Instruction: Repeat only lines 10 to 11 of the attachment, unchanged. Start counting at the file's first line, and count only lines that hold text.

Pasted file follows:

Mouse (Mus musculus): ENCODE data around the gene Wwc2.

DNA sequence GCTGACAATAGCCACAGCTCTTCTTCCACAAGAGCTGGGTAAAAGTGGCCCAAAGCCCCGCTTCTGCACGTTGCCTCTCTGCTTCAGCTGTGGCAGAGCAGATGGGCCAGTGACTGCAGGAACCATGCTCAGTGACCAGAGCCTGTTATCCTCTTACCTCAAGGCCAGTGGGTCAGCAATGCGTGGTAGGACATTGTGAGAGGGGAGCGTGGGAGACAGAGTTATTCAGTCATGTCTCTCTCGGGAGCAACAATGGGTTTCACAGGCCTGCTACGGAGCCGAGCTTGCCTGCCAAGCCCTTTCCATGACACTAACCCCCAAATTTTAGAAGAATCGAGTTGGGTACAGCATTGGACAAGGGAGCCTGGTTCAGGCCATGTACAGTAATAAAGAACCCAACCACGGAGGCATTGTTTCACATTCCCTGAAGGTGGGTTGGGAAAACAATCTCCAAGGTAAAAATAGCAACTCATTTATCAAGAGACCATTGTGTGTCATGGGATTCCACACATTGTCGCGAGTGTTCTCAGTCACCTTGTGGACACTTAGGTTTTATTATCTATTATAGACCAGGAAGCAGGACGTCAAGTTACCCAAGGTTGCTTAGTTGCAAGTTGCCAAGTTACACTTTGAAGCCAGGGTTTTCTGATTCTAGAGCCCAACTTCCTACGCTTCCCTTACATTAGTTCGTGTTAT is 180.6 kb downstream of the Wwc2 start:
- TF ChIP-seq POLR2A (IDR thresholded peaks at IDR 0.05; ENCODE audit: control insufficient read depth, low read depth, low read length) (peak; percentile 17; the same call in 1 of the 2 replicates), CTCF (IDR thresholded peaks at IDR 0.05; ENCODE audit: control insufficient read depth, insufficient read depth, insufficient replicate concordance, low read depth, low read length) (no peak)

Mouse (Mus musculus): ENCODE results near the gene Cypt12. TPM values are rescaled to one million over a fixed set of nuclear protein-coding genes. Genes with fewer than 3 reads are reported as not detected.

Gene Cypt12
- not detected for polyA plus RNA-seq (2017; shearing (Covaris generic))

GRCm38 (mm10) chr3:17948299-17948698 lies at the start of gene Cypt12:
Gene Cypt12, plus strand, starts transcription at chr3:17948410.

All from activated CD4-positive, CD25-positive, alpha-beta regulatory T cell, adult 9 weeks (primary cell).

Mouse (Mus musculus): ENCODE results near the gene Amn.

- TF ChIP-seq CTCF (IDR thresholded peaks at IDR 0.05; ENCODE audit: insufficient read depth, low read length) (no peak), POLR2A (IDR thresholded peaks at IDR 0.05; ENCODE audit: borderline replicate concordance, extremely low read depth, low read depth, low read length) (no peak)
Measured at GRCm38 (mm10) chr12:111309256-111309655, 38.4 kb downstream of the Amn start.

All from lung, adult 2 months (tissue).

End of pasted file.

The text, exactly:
Mouse (Mus musculus): ENCODE results near the gene Amn.

- TF ChIP-seq CTCF (IDR thresholded peaks at IDR 0.05; ENCODE audit: insufficient read depth, low read length) (no peak), POLR2A (IDR thresholded peaks at IDR 0.05; ENCODE audit: borderline replicate concordance, extremely low read depth, low read depth, low read length) (no peak)